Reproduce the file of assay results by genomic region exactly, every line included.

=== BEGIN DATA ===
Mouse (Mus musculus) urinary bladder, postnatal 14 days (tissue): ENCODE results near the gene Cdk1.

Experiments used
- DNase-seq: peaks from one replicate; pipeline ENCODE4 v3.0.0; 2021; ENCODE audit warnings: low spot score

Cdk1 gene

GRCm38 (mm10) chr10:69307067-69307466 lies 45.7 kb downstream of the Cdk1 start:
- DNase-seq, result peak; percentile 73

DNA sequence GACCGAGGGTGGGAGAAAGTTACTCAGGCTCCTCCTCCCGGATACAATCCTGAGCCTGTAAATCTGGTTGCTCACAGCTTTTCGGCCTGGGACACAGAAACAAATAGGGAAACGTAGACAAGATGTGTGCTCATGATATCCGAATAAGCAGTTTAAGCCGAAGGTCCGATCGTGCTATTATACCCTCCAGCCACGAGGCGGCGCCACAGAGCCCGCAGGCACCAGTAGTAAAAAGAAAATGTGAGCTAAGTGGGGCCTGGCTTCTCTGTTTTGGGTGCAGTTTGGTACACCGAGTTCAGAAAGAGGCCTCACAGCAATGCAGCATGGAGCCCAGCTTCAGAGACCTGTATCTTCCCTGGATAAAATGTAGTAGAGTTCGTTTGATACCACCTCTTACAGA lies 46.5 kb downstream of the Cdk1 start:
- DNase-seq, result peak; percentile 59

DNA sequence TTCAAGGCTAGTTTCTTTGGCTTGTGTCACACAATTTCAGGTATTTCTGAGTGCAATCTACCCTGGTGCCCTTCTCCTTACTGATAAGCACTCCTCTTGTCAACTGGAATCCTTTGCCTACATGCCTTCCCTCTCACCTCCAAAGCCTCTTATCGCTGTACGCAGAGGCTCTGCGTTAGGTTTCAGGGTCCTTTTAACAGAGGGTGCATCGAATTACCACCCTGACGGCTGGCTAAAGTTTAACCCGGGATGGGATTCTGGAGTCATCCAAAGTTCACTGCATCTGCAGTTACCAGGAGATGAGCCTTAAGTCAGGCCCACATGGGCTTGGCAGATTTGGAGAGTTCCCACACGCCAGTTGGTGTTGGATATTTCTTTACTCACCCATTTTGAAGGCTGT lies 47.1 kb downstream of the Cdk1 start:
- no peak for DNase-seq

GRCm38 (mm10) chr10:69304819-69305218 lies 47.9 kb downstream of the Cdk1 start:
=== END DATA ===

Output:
Mouse (Mus musculus) urinary bladder, postnatal 14 days (tissue): ENCODE results near the gene Cdk1.

Experiments used
- DNase-seq: peaks from one replicate; pipeline ENCODE4 v3.0.0; 2021; ENCODE audit warnings: low spot score

Cdk1 gene

GRCm38 (mm10) chr10:69307067-69307466 lies 45.7 kb downstream of the Cdk1 start:
- DNase-seq, result peak; percentile 73

DNA sequence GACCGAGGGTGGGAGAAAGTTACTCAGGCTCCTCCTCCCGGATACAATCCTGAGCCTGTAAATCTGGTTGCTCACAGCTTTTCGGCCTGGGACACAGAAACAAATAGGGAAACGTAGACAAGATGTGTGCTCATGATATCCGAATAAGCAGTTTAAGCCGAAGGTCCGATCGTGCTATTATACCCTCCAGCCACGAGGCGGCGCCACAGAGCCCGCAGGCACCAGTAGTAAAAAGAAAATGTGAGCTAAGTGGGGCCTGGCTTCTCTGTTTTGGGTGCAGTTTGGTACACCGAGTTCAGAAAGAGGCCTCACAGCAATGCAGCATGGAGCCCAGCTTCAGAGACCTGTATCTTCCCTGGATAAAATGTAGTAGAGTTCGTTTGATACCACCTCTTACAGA lies 46.5 kb downstream of the Cdk1 start:
- DNase-seq, result peak; percentile 59

DNA sequence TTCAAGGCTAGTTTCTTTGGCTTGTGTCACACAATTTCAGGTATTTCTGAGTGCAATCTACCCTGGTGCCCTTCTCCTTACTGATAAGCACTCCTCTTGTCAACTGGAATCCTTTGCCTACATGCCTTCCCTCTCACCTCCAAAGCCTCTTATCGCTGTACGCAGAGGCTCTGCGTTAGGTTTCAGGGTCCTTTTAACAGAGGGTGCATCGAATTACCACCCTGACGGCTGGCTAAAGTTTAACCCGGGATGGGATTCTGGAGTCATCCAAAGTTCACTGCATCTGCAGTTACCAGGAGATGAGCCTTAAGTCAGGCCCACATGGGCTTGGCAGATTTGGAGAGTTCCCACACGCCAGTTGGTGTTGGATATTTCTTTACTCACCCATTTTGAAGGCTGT lies 47.1 kb downstream of the Cdk1 start:
- no peak for DNase-seq

GRCm38 (mm10) chr10:69304819-69305218 lies 47.9 kb downstream of the Cdk1 start: